• At block 1880, the process determines whether additional strands of the test are present. For example, when the user interacts with a test that includes an algebra test strand and a reading comprehension test strand, and the process has not analyzed the reading comprehension test strand, the process would determine that additional strands of the test are present. As shown, some examples of a test include only one strand of a test (e.g., only algebra or only reading comprehension), so the process can determine that no additional strands of the test are present.
  • A decision from block 1880 may be made. If yes, the process returns to block 1810, where the process identifies a current test strand in a plurality of test strands (e.g., reading comprehension, a subsequent test strand after algebra). If not, the process proceeds to block 1890. At block 1890, the process encrypts the identifier. The encryption may be optional. For example, the encryption can encode the identifier so that third parties cannot read the identifier, even if the third party possesses the answer key that identifies the identifier portions for a particular remediation level.
  • Returning to FIG. 17 at block 1760, the process transmits the identifier. For example, the identifier is transmitted via a wired or wireless connection to one or more intranets, internets, public or private channels, communication tunnels between one or more servers, or other means of communication to a user device. The identifier may be encrypted before the identifier is transmitted. In another example, the identifier is transmitted to a data store to archive the identifier for future use.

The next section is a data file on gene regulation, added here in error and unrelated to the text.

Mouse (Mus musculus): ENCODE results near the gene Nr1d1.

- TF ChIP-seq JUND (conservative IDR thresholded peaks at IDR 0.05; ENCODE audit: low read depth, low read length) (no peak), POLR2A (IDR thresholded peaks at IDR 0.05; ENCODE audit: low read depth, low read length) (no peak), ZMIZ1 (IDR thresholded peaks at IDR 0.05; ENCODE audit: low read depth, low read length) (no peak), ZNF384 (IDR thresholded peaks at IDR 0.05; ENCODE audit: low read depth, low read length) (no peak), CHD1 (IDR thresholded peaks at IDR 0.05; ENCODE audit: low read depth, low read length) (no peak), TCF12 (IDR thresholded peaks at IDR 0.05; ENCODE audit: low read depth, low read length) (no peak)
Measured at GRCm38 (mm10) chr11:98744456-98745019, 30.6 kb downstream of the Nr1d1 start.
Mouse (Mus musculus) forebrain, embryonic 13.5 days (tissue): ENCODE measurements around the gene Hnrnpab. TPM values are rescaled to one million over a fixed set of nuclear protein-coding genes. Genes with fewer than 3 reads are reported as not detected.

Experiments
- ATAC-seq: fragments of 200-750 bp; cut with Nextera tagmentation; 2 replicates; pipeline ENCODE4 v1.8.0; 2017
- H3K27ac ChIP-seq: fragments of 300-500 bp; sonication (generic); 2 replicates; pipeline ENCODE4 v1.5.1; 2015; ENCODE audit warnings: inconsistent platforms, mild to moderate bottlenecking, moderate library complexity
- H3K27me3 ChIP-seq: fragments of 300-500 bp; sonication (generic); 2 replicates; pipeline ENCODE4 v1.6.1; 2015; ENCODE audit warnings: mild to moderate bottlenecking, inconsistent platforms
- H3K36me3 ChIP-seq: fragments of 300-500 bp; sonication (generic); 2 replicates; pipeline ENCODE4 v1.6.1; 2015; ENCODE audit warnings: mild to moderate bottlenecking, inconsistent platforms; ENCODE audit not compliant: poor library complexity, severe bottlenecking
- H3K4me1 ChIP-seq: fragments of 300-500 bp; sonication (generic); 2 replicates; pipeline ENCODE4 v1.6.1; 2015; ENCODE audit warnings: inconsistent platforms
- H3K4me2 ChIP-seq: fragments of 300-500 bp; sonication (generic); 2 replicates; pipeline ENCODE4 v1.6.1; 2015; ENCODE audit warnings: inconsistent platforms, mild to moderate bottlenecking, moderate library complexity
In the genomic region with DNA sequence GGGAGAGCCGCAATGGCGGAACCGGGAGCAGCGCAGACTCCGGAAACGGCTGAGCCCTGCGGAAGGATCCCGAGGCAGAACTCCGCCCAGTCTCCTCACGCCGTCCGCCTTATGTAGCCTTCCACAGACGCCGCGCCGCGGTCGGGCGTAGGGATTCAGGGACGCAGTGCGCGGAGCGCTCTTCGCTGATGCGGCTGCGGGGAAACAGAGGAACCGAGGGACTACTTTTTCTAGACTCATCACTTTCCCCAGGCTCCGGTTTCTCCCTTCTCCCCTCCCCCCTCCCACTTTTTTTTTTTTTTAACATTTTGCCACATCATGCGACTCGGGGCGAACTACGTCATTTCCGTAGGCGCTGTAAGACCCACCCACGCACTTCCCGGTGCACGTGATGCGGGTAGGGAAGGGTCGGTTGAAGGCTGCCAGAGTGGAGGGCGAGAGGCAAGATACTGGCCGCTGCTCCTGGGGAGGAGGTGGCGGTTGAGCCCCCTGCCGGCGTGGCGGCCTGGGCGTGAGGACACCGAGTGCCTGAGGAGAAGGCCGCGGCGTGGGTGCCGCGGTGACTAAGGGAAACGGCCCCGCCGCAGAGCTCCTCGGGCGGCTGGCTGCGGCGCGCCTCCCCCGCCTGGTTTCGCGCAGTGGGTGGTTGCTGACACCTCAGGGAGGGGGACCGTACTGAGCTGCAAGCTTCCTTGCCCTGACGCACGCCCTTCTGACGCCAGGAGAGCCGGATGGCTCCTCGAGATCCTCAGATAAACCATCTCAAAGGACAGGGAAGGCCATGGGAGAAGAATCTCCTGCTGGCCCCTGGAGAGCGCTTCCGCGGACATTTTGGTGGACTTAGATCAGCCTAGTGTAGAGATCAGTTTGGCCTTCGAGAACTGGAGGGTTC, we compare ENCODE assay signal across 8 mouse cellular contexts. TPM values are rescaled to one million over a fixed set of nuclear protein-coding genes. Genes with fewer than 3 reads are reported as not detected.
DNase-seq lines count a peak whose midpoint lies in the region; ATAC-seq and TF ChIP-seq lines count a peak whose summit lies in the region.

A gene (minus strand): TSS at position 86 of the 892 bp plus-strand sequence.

• With reference now to FIG. 19, a flowchart illustrating one embodiment of implementing deidentified access of data is shown. The process 1900 is performed by one or several of the components of the system 100. The process 1900 begins at block 1910 when the identifier is received. For example, the identifier is received via a wired or wireless connection to one or more intranets, internets, public or private channels, communication tunnels between one or more servers, or other means of communication from a user device. The received identifier may be encrypted. In another example, the identifier is received from a data store.
  • At block 1920, the process identifies a remediation level. For example, the plurality of remediation levels identify the remediation needed for the user based in part on the performance on the test. Additional details and features of block 1920 are provided in association with FIG. 20.